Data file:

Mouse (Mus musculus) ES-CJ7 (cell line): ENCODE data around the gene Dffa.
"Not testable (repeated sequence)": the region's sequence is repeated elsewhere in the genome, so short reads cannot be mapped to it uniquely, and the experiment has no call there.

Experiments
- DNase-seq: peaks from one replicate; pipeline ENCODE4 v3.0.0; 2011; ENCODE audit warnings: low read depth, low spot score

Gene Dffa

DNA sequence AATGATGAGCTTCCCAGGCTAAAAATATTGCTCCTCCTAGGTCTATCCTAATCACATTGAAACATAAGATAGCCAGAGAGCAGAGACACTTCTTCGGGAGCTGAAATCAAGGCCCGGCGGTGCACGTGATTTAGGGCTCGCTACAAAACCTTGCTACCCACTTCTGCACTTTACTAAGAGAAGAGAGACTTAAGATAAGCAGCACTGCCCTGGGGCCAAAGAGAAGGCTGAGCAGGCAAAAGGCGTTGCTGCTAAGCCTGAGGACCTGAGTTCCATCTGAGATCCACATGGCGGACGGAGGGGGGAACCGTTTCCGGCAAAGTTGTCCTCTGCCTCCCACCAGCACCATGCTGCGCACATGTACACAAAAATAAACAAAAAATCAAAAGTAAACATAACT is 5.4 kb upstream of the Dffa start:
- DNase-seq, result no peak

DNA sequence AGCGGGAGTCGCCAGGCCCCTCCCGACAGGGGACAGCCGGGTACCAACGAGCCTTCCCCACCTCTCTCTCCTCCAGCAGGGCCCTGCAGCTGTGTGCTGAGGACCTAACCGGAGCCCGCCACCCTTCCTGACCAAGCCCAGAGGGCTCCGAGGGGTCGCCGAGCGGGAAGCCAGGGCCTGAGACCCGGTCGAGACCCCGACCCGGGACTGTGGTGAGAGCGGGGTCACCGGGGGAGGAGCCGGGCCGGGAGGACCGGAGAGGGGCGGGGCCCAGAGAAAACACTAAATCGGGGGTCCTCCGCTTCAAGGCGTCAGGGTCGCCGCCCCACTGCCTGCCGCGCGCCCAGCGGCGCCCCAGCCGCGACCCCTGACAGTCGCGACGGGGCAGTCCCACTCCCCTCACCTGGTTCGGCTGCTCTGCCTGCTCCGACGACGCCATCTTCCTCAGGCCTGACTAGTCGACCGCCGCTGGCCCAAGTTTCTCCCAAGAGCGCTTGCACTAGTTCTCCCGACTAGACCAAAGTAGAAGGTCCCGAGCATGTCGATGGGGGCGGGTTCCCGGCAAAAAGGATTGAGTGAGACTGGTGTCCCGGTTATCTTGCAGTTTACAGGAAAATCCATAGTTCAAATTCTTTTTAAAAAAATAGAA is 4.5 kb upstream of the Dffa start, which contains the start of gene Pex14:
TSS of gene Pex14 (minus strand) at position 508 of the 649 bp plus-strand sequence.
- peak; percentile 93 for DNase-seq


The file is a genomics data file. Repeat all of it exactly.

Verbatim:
Mouse (Mus musculus) ES-CJ7 (cell line): ENCODE data around the gene Dffa.
"Not testable (repeated sequence)": the region's sequence is repeated elsewhere in the genome, so short reads cannot be mapped to it uniquely, and the experiment has no call there.

Experiments
- DNase-seq: peaks from one replicate; pipeline ENCODE4 v3.0.0; 2011; ENCODE audit warnings: low read depth, low spot score

Gene Dffa

DNA sequence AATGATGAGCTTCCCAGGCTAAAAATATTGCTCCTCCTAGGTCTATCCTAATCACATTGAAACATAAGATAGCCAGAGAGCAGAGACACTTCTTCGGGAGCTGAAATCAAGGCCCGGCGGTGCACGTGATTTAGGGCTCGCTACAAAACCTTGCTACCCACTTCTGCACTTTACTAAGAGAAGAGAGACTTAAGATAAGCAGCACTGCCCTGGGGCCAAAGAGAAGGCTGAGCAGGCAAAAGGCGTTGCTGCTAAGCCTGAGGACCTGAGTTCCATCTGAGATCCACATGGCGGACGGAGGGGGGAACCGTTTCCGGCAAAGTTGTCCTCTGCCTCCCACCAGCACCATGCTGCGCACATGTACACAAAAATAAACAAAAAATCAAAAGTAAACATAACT is 5.4 kb upstream of the Dffa start:
- DNase-seq, result no peak

DNA sequence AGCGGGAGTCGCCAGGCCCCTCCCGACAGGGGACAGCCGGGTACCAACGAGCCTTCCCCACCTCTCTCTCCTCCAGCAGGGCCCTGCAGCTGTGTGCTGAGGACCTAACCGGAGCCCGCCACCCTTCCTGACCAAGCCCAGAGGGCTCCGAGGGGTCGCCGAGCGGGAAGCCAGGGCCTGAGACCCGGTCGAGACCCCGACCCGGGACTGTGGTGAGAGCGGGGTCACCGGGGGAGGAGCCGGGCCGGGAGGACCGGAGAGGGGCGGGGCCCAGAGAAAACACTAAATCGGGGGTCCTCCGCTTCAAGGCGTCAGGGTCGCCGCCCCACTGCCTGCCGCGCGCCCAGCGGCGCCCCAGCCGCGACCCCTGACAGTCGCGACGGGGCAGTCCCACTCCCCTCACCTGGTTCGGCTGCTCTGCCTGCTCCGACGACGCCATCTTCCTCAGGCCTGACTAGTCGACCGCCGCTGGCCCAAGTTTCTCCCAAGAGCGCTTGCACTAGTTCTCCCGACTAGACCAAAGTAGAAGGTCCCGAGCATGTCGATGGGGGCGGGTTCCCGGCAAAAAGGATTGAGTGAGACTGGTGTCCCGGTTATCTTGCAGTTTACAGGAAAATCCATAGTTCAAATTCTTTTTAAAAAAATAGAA is 4.5 kb upstream of the Dffa start, which contains the start of gene Pex14:
TSS of gene Pex14 (minus strand) at position 508 of the 649 bp plus-strand sequence.
- peak; percentile 93 for DNase-seq